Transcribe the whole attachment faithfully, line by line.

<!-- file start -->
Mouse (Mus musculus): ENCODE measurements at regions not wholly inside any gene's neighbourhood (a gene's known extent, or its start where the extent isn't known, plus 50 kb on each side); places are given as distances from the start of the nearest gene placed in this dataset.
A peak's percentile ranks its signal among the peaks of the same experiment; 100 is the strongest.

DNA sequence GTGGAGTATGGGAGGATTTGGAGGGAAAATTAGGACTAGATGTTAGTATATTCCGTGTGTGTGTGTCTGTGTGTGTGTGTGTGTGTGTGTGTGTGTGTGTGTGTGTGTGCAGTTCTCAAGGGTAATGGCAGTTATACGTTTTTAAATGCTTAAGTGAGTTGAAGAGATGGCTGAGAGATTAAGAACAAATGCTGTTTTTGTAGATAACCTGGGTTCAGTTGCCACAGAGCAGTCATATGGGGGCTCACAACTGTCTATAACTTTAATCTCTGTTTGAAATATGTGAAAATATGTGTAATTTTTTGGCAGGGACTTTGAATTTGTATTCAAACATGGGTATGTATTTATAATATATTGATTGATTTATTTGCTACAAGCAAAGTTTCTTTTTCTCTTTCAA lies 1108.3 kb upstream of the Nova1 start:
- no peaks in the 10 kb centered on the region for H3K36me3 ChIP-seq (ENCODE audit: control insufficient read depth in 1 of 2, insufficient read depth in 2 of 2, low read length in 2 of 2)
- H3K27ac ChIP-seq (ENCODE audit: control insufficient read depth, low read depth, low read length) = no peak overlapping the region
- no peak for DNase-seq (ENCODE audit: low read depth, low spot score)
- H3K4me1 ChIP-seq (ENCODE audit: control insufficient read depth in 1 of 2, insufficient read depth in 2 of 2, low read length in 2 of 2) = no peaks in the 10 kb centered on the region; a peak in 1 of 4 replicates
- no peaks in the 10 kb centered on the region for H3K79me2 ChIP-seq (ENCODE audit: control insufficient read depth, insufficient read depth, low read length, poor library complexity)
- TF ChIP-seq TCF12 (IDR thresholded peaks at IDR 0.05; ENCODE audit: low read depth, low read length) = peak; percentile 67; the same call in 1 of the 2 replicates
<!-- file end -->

Mouse (Mus musculus): ENCODE measurements at regions not wholly inside any gene's neighbourhood (a gene's known extent, or its start where the extent isn't known, plus 50 kb on each side); places are given as distances from the start of the nearest gene placed in this dataset.
A peak's percentile ranks its signal among the peaks of the same experiment; 100 is the strongest.

DNA sequence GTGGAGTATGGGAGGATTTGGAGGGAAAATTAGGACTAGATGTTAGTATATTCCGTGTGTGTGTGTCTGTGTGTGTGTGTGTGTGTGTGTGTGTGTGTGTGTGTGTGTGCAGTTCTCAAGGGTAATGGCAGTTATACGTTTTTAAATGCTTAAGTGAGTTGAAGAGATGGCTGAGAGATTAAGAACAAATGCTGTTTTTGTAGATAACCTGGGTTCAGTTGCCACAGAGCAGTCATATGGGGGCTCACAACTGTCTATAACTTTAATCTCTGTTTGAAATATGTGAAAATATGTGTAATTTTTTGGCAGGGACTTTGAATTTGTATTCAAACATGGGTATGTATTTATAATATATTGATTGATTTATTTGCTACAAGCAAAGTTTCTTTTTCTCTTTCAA lies 1108.3 kb upstream of the Nova1 start:
- no peaks in the 10 kb centered on the region for H3K36me3 ChIP-seq (ENCODE audit: control insufficient read depth in 1 of 2, insufficient read depth in 2 of 2, low read length in 2 of 2)
- H3K27ac ChIP-seq (ENCODE audit: control insufficient read depth, low read depth, low read length) = no peak overlapping the region
- no peak for DNase-seq (ENCODE audit: low read depth, low spot score)
- H3K4me1 ChIP-seq (ENCODE audit: control insufficient read depth in 1 of 2, insufficient read depth in 2 of 2, low read length in 2 of 2) = no peaks in the 10 kb centered on the region; a peak in 1 of 4 replicates
- no peaks in the 10 kb centered on the region for H3K79me2 ChIP-seq (ENCODE audit: control insufficient read depth, insufficient read depth, low read length, poor library complexity)
- TF ChIP-seq TCF12 (IDR thresholded peaks at IDR 0.05; ENCODE audit: low read depth, low read length) = peak; percentile 67; the same call in 1 of the 2 replicates